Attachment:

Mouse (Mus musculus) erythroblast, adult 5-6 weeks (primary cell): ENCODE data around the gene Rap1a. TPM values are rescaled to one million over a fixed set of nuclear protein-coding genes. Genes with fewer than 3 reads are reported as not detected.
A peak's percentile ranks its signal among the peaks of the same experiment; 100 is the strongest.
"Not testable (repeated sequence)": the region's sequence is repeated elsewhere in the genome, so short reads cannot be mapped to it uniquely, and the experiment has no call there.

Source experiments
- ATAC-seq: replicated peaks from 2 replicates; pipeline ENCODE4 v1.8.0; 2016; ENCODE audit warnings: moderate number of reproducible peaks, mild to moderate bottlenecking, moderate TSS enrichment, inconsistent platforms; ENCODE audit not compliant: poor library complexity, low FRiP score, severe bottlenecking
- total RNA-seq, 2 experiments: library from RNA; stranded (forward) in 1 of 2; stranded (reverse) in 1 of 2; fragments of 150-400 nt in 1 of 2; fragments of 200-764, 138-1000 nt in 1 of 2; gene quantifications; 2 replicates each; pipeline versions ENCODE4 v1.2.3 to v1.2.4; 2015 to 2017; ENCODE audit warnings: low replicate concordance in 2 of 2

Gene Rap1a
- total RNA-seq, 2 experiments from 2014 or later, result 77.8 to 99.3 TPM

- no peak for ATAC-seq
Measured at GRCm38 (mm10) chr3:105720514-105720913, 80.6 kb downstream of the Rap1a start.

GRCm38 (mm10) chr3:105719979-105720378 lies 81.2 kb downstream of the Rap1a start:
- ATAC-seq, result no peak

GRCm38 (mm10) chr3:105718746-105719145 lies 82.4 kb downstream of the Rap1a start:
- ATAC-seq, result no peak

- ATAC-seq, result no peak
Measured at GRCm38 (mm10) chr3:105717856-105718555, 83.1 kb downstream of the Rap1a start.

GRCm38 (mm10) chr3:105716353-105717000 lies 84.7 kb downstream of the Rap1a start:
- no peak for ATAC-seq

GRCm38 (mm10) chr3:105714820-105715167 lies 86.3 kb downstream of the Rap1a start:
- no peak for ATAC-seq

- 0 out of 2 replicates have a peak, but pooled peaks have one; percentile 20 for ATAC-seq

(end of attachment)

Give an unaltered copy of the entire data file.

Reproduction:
Mouse (Mus musculus) erythroblast, adult 5-6 weeks (primary cell): ENCODE data around the gene Rap1a. TPM values are rescaled to one million over a fixed set of nuclear protein-coding genes. Genes with fewer than 3 reads are reported as not detected.
A peak's percentile ranks its signal among the peaks of the same experiment; 100 is the strongest.
"Not testable (repeated sequence)": the region's sequence is repeated elsewhere in the genome, so short reads cannot be mapped to it uniquely, and the experiment has no call there.

Source experiments
- ATAC-seq: replicated peaks from 2 replicates; pipeline ENCODE4 v1.8.0; 2016; ENCODE audit warnings: moderate number of reproducible peaks, mild to moderate bottlenecking, moderate TSS enrichment, inconsistent platforms; ENCODE audit not compliant: poor library complexity, low FRiP score, severe bottlenecking
- total RNA-seq, 2 experiments: library from RNA; stranded (forward) in 1 of 2; stranded (reverse) in 1 of 2; fragments of 150-400 nt in 1 of 2; fragments of 200-764, 138-1000 nt in 1 of 2; gene quantifications; 2 replicates each; pipeline versions ENCODE4 v1.2.3 to v1.2.4; 2015 to 2017; ENCODE audit warnings: low replicate concordance in 2 of 2

Gene Rap1a
- total RNA-seq, 2 experiments from 2014 or later, result 77.8 to 99.3 TPM

- no peak for ATAC-seq
Measured at GRCm38 (mm10) chr3:105720514-105720913, 80.6 kb downstream of the Rap1a start.

GRCm38 (mm10) chr3:105719979-105720378 lies 81.2 kb downstream of the Rap1a start:
- ATAC-seq, result no peak

GRCm38 (mm10) chr3:105718746-105719145 lies 82.4 kb downstream of the Rap1a start:
- ATAC-seq, result no peak

- ATAC-seq, result no peak
Measured at GRCm38 (mm10) chr3:105717856-105718555, 83.1 kb downstream of the Rap1a start.

GRCm38 (mm10) chr3:105716353-105717000 lies 84.7 kb downstream of the Rap1a start:
- no peak for ATAC-seq

GRCm38 (mm10) chr3:105714820-105715167 lies 86.3 kb downstream of the Rap1a start:
- no peak for ATAC-seq

- 0 out of 2 replicates have a peak, but pooled peaks have one; percentile 20 for ATAC-seq